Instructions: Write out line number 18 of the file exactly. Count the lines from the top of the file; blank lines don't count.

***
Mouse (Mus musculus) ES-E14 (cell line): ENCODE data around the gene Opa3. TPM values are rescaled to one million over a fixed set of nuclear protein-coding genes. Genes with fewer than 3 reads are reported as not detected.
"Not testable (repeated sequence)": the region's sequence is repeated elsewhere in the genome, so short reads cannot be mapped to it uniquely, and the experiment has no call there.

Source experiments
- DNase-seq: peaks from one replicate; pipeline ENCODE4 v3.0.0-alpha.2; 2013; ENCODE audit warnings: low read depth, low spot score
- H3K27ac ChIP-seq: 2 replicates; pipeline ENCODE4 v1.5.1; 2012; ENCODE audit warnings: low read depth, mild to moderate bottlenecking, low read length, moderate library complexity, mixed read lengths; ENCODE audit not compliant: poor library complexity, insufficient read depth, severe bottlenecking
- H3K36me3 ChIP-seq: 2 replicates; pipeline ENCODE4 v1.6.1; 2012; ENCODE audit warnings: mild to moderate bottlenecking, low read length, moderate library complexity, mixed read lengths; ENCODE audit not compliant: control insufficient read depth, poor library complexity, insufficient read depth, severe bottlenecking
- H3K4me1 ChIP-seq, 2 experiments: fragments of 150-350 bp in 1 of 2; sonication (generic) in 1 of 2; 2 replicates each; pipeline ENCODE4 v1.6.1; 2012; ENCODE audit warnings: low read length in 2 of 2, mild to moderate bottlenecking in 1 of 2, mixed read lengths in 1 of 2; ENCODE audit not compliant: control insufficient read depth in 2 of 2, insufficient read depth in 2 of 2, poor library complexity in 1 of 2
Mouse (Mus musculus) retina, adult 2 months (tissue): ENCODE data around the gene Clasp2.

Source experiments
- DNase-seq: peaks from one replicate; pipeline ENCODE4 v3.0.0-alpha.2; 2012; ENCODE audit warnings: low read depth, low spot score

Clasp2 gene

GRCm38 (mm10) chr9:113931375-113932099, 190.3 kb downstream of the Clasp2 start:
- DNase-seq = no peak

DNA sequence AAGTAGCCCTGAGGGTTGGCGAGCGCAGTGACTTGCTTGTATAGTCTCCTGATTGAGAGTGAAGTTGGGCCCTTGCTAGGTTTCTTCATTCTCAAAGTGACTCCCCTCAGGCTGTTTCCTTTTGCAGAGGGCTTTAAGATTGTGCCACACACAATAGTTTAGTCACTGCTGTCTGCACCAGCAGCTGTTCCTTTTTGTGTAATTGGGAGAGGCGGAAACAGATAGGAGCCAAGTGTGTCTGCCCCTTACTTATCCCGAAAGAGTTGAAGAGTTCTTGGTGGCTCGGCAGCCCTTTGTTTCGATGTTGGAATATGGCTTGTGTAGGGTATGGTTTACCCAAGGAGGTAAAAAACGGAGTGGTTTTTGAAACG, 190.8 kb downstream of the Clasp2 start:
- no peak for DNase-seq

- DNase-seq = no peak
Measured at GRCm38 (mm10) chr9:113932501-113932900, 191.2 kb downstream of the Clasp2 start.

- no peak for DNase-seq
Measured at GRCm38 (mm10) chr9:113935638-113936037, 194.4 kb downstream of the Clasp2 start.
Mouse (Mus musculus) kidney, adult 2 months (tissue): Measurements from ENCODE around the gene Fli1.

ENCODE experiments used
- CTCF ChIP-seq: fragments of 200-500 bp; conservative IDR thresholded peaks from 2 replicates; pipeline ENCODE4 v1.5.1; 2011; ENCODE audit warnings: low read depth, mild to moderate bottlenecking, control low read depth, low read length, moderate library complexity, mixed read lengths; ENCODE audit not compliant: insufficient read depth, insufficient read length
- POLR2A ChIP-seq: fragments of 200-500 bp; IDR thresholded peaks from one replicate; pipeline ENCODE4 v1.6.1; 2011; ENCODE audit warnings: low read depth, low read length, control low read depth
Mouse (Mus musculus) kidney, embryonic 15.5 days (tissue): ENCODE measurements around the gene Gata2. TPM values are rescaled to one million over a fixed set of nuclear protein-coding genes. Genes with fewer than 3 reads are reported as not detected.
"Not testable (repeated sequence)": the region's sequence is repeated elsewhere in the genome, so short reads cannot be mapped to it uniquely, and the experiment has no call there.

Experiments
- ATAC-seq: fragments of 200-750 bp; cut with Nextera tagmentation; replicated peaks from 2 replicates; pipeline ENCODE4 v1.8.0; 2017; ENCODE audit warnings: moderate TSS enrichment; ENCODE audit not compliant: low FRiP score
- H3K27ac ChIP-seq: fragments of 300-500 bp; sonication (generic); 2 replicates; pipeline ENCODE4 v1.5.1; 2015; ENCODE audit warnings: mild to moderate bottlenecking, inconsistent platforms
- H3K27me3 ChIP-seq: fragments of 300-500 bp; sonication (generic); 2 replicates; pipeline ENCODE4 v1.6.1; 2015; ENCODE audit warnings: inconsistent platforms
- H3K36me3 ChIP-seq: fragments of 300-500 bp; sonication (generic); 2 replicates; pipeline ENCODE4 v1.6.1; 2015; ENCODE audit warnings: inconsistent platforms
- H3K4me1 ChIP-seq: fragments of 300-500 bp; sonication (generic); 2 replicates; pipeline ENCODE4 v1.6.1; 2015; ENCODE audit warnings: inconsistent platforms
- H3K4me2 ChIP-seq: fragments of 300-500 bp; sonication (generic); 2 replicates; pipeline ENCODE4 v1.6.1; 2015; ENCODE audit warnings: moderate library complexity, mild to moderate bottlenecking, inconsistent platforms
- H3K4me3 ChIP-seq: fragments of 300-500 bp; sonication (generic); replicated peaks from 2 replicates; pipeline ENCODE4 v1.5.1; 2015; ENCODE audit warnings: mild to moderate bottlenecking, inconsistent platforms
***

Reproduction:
- no peak for DNase-seq